US border encounters of migrant families rise despite heat

FILE – In this June 10, 2021, file photo, a migrant family from Brazil waits to be processed by U.S. Border Patrol agents after passing through a gap in the border wall from Mexico in Yuma, Ariz. U.S. officials say attempted border crossings by migrants traveling in family groups that include children increased in June by a quarter over the previous month amid rising summer temperatures in the inhospitable deserts and mountain terrain of the American Southwest. (AP Photo/Eugene Garcia, File)

PHOENIX (AP) — U.S. officials say the number of migrant families they encountered at the border in June increased by 25% from the previous month even as summer temperatures rise in the deserts and mountain terrain of the southwestern borderlands.

According to new numbers released Friday, U.S. Customs and Border Protection tallied 55,805 members of families with children in June, compared with 44,746 in May. While a large increase, the figure is far below the high of 88,587 in May 2019.

Overall, officials say they saw 5% more encounters with migrants trying to cross the border in June compared with May but attributed much of that increase to repeated attempts by people trying to get into the United States.

Pandemic-related powers that the government uses to rapidly expel most migrants from the country without allowing them to seek asylum has led to a larger-than-average number of migrants trying to cross multiple times, which means the numbers “somewhat overstate” how many are arriving at the border, Customs and Border Protection said in the monthly report.

Being expelled carries no legal consequences, so many people try to cross multiple times. The Trump administration issued the public health order in March 2020 to prevent the spread of the coronavirus, and President Joe Biden has largely kept it in place.

The new numbers show slightly more than a third of the 188,829 people encountered at the border in June had unsuccessfully tried to cross at least one other time in the previous 12 months.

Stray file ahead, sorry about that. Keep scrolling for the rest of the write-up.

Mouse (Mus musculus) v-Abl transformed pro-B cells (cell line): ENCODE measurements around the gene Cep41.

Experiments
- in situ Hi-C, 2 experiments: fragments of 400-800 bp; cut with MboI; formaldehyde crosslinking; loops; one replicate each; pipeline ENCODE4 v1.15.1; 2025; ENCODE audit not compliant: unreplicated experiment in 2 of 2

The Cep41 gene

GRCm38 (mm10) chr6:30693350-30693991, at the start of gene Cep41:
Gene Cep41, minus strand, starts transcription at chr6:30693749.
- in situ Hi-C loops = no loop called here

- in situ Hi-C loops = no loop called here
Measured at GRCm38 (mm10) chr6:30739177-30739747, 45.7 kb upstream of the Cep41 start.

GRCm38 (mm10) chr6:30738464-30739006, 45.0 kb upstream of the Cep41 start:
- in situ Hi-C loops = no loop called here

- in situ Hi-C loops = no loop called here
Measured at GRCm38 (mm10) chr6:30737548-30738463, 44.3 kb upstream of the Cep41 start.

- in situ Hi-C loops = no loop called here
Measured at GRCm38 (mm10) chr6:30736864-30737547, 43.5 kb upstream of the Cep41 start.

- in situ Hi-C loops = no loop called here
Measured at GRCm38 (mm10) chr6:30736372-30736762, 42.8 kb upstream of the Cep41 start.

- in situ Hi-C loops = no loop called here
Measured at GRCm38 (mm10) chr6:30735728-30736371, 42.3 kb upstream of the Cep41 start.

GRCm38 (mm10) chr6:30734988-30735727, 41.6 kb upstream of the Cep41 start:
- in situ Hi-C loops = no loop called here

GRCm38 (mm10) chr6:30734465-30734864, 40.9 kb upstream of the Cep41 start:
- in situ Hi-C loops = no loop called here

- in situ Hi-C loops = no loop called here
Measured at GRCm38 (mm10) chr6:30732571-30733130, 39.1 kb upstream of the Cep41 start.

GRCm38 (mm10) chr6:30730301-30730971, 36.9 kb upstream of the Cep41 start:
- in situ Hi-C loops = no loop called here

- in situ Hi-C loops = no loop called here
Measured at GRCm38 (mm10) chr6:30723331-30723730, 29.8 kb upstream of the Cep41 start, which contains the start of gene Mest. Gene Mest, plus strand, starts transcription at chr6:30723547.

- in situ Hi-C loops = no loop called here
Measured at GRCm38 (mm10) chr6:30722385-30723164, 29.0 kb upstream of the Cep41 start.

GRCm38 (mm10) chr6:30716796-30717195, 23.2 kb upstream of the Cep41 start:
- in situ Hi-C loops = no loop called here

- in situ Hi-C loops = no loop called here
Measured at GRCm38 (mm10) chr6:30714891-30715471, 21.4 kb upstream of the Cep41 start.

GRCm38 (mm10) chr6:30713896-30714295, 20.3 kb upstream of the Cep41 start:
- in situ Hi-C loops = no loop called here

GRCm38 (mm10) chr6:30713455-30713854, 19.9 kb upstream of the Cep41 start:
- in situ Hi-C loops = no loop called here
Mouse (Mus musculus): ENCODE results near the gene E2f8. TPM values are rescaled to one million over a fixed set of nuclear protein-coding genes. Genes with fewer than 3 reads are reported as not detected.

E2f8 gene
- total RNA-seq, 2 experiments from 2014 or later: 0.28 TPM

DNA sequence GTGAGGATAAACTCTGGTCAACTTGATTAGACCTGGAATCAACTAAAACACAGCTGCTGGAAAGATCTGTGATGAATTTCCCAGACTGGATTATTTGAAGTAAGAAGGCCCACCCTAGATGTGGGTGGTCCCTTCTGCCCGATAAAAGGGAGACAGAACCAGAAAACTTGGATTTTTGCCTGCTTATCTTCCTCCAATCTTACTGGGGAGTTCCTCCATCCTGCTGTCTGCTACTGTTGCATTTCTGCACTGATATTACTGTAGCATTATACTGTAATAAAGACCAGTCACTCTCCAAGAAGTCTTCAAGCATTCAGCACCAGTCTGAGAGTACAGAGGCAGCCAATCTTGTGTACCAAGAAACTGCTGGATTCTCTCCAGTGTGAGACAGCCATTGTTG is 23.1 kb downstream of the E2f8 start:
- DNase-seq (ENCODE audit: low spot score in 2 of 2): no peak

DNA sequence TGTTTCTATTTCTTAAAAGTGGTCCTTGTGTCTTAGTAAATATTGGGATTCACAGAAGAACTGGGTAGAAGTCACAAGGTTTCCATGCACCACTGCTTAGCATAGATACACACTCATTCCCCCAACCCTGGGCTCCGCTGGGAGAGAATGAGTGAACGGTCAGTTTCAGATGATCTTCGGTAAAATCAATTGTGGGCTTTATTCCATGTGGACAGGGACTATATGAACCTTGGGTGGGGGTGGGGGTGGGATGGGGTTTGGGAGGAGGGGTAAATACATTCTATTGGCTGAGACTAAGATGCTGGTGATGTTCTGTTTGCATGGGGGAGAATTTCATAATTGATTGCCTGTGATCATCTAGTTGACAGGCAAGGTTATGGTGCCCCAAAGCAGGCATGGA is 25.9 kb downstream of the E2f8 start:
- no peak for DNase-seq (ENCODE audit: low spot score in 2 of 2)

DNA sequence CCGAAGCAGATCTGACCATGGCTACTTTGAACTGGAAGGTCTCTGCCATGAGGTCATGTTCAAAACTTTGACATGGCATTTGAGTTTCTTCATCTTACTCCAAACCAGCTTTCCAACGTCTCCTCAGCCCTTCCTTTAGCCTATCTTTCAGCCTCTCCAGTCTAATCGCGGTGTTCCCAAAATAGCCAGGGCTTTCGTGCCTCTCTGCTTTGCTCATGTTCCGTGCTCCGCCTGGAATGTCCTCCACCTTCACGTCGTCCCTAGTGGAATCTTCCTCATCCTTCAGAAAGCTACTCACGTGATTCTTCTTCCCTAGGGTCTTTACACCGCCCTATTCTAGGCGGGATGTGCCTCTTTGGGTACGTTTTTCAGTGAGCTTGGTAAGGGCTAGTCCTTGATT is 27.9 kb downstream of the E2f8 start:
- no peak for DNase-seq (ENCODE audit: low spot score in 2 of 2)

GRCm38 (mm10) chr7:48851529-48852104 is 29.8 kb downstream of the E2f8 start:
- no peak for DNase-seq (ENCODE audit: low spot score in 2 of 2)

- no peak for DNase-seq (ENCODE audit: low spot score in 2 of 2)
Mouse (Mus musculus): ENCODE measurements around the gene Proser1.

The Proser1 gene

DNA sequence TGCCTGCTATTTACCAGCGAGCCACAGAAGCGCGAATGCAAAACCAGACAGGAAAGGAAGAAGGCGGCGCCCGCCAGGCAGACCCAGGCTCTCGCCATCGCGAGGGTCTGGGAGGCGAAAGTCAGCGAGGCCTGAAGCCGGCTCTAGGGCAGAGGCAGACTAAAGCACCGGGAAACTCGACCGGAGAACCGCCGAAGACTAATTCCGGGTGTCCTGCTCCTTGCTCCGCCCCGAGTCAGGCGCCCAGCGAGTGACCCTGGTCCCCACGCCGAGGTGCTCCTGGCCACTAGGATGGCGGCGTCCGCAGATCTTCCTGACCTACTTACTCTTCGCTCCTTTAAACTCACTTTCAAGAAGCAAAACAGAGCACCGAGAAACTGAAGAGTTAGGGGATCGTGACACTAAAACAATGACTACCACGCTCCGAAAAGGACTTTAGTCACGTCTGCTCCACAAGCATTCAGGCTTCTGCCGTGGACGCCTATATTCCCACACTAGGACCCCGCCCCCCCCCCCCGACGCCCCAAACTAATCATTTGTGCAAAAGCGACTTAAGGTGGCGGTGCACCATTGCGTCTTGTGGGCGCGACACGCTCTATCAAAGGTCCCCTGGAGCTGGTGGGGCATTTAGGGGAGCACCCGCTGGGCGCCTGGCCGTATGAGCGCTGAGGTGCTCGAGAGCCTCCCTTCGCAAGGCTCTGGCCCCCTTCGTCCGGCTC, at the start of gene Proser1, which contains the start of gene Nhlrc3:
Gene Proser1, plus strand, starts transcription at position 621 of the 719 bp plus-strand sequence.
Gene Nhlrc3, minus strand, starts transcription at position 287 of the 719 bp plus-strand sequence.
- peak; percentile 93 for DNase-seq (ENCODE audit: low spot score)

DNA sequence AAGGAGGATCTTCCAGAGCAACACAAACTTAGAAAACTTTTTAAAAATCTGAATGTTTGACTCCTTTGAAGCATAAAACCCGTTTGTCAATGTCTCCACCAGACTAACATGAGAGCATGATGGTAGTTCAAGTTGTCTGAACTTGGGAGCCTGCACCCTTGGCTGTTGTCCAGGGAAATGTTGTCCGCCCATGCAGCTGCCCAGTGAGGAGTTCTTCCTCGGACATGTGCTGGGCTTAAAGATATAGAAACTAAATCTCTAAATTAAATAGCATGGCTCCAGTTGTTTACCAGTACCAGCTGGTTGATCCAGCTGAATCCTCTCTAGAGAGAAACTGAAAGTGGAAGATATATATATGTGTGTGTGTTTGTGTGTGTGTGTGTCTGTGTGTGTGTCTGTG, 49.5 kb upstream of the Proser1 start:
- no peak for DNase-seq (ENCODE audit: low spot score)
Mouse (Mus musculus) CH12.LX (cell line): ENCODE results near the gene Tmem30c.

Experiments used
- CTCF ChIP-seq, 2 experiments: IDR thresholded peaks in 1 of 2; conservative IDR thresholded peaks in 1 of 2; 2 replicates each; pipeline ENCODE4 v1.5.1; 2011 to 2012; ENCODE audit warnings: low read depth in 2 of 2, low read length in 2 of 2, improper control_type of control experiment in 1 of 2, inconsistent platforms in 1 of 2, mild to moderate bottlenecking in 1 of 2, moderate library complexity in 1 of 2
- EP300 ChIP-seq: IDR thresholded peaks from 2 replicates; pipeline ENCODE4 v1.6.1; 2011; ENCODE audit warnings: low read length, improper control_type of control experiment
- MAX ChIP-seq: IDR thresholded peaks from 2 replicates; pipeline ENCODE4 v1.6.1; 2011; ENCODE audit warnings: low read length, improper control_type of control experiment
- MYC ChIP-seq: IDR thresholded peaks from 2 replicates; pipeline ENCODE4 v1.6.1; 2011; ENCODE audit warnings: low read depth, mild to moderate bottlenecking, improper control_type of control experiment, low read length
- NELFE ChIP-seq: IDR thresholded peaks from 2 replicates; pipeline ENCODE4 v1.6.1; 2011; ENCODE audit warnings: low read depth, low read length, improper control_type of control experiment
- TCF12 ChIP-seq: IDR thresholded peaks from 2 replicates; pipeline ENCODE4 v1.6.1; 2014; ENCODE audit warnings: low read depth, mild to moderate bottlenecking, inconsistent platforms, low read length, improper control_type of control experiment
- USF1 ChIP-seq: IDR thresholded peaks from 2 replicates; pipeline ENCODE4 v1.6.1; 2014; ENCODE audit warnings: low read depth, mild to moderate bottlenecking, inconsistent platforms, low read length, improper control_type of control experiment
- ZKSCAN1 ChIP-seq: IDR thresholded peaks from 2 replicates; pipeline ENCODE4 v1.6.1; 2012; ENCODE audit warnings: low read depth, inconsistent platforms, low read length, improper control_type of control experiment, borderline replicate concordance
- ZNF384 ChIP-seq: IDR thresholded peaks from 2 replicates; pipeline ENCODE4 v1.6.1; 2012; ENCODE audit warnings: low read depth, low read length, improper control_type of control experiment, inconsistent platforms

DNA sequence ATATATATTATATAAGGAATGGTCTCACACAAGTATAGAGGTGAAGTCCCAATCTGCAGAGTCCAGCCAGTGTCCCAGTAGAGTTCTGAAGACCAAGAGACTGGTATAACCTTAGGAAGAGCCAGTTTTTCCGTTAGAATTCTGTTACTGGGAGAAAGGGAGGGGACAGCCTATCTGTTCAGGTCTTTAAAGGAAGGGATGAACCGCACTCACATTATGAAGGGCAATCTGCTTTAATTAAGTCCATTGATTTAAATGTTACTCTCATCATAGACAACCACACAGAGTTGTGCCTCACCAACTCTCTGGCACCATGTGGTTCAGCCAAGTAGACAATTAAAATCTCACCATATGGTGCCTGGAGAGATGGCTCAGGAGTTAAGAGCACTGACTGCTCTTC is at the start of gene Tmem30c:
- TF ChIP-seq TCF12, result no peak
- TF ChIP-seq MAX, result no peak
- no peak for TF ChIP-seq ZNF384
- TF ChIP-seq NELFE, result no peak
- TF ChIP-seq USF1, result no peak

The CBP last month expelled 104,907 people under the pandemic powers.

The Centers for Disease Control and Protection since October has offered an exception to that order for children traveling alone and announced Friday it would allow the exception to stand following a review, allowing those minors to avoid deportation. The CDC said it determined there is sufficient infrastructure in place to protect the children, caregivers, and local communities in the U.S. from the virus.

The number of single adults encountered at the border fell in June, but they were the largest group of people trying to cross. Encounters with children traveling alone increased by 8% last month, to 15,253, compared with 14,137 in May. June’s figure is still well below the high of 18,663 unaccompanied children encountered in March by the Border Patrol, which began publishing numbers in 2009.

The number of children in CBP custody fell to 832 on June 30 from 5,767 at its peak on March 29.

Although most border-crossers traditionally have been from Mexico and Central America, authorities have been noting growing numbers of migrants from other countries, including Ecuador, Venezuela, Brazil and Cuba.

CBP officials in recent weeks have been expressing concerns about the dangers migrants face crossing through remote borderlands without water at the height of summer.

“We are in the hottest part of the summer, and we are seeing a high number of distress calls to CBP from migrants abandoned in treacherous terrain by smugglers with no regard for human life,” CBP Acting Commissioner Troy Miller said in Friday’s report.

The bodies of an unusually large number of migrants who died in Arizona’s borderlands are being recovered amid record temperatures in the sun-scorched desert and rugged mountains. An increase in migrant deaths also has been noted in Texas, and rescues are up throughout the border with Mexico.

The nonprofit group Humane Borders, which maps the recoveries of bodies in Arizona using data from the Pima County Medical Examiner’s Office in Tucson, said 43 sets of human remains were found in the state’s border region last month — the hottest June on record for Phoenix. Forecasters say highs in Phoenix, where temperatures last month regularly soared above 110 degrees Fahrenheit (43 Celsius), tend to be similar to those in Arizona’s Sonoran Desert north of Mexico.

Copyright 2021 The Associated Press. All rights reserved. This material may not be published, broadcast, rewritten or redistributed.

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